The Pandemic's Effect on Energy and the Environment

"Largest demand destruction ever seen" -- Duke faculty share perspectives during media briefing

An empty New York train and subway station.
As the pandemic has upended energy and transportation use, Duke experts call for a rethinking of energy and environmental planning. Pictured: An empty New York subway and train station.

The ongoing COVID-19 pandemic has had a destructive effect on the oil industry, but may give lawmakers and policy experts a chance to do some productive, environmentally friendly long-term energy planning, three Duke experts said Wednesday.

The energy scholars spoke to reporters in a press briefing. Downloadable audio and video files are available here.

Here are excerpts:

ON THE PANDEMIC AND OIL PRICES

Brian Murray, director, Duke University Energy Initiative

“We’re now witnessing the largest demand destruction ever seen -- about a 30 percent reduction in the daily consumption of oil. This has caused oil prices to plummet. It’s a global market and this affects the highest-cost producers the most.”

“Will this accelerate the adoption of renewables? That’s a mixed story. What’s favorable for renewables in this environment is that investment capital is looking for more steady returns. The volatility of commodity markets is really spooking them and renewable energy is a good alternative, especially as the cost and the reliability of renewable assets like wind and solar… have improved remarkably over time.”

 

ON LEARNING FROM THE PANDEMIC

Kate Konschnik, climate and energy expert

“The most important thing for policymakers and the public to realize is how much we don’t yet understand. We’re seeing major divergence from our normal transportation and energy use patterns … but what we don’t know is whether those trends will stick, whether they’ll deepen or whether they’ll reverse course. There’s just a lot of uncertainty.”

 

ON PUBLIC BUY-IN FOR BEHAVIOR CHANGE

Konschnik

“If you ask a lot of Americans, and tell them we’ve dropped our CO2 emissions 11 percent over the last year, they’ll say I’m trapped in my house and I’m unemployed, so if this is what it takes to tackle climate change, no thank you. That is a real risk going forward.”

Professors Brian Murray, Kate Konschnik and Drew Shindell

ON THE IMMEDIATE IMPACT OF THE PANDEMIC ON AIR QUALITY

Drew Shindell, earth science professor

“The drop in energy demand is making a substantial difference to emissions of all things that affect air quality and climate change.”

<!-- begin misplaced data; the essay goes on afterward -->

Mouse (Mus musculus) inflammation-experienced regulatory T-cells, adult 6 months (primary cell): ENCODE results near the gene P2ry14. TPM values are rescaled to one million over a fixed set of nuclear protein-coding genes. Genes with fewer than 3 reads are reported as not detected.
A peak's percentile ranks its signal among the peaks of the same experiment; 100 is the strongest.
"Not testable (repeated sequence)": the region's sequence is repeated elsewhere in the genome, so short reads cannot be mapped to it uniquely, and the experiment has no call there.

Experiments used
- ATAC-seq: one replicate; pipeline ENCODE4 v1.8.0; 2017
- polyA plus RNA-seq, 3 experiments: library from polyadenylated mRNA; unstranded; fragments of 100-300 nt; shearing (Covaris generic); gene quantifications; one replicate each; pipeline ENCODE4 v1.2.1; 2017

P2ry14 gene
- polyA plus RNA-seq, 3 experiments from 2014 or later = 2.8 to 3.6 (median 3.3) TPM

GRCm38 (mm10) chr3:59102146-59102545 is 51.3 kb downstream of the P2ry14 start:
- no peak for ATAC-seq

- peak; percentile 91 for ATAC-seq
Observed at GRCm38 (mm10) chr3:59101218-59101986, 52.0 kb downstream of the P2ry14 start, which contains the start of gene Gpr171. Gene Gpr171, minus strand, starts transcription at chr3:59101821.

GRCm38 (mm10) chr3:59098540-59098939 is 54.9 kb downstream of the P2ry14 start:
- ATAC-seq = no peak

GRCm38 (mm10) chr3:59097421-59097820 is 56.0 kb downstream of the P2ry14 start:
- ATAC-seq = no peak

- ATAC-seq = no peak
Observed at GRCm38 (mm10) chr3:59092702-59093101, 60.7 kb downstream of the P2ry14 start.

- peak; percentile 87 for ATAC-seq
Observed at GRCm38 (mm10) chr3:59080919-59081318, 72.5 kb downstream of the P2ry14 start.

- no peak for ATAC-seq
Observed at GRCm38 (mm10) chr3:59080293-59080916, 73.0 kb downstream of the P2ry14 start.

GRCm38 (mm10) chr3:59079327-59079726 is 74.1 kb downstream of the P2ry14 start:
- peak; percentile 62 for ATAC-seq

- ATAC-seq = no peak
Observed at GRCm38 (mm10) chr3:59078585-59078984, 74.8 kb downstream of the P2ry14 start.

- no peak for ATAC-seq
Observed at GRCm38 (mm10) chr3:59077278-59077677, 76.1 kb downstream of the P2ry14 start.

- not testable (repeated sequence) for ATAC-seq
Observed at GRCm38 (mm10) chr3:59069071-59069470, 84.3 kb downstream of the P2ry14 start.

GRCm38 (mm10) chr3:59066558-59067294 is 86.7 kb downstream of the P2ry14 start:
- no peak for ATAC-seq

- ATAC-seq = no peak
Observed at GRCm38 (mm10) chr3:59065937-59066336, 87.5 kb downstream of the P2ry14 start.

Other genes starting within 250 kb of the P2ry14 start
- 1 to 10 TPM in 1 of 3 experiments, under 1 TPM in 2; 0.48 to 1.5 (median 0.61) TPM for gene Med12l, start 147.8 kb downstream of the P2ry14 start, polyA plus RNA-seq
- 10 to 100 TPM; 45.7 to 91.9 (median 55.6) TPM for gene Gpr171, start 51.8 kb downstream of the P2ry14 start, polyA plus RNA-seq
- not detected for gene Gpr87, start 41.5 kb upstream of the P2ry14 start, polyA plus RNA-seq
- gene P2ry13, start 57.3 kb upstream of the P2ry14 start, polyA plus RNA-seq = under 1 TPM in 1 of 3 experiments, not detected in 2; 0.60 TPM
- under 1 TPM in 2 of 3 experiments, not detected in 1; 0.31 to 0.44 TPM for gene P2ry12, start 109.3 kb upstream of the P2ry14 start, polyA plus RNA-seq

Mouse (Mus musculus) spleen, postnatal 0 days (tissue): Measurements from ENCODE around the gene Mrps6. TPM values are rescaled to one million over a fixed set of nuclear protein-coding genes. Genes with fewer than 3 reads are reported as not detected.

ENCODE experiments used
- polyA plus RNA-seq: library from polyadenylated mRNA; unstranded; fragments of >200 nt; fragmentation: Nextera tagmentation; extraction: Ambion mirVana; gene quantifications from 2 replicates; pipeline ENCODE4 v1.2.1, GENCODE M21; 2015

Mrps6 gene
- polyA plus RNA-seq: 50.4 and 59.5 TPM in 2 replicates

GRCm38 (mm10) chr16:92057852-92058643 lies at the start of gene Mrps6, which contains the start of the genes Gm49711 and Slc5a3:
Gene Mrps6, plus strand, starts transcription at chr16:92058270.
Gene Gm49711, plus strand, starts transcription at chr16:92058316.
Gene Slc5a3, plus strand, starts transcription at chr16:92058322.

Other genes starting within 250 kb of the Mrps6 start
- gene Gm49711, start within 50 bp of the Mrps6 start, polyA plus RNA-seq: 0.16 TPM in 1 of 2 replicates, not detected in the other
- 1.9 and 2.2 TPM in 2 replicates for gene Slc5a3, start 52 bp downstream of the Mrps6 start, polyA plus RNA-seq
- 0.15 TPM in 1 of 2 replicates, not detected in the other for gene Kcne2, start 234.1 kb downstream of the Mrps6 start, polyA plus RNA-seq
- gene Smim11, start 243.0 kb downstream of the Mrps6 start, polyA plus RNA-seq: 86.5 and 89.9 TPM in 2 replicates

“As we change the emissions over the course of weeks, days, months … we see a response very quickly. Most of the public can see that. I go running around Durham, North Carolina, and I can feel the difference in my breathing. So I can only imagine what the difference is in Delhi or Shanghai. So these differences are very profound.”

 

ON PEOPLE BEING HEALTHIER

Shindell

“I think we will be able to see (a profound difference) in human health. As people breathe less pollution, fewer people go to the hospital. So we’re seeing people go to the hospital for COVID, but fewer people go to the hospital for respiratory problems. So there’s some really interesting medical questions going on.”

 

ON HEALTH AND ECONOMIC POLICY OPPORTUNITY KNOCKING

Shindell

“The real question is what happens going forward? Do we decide that hey, telecommuting works, and we like not having as many cars clogging up downtown streets and let’s make this the new normal? Or do we decide that … the economy is in really poor shape and we need to pour money into tried and true things like propping up fossil fuel industries.”

“I think what we’re really going to be looking for is how governments respond post-pandemic. Do we build back better and get a new society where we put people to work doing things that  will help the environment long term? All these 20 million people who have lost jobs, they need something to do.”

 

ON THE BIGGEST DROP IN CO2 (CARBON DIOXIDE) EMISSIONS?

Shindell

“We see the largest percentage drops in things like shipping and aviation, but those are in general smaller contributors to global emissions. In terms of the total tons of CO2 coming out into the world, the largest drops are from industry -- the decline in industrial manufacturing -- and from transportation, primarily motor vehicles. We’re seeing smaller declines in energy.”

“Going into the future, we expect industry to largely return. It’s still a big unknown what will happen with transportation, and if we’ll go back to the same demand and usage patterns and commuting patterns.”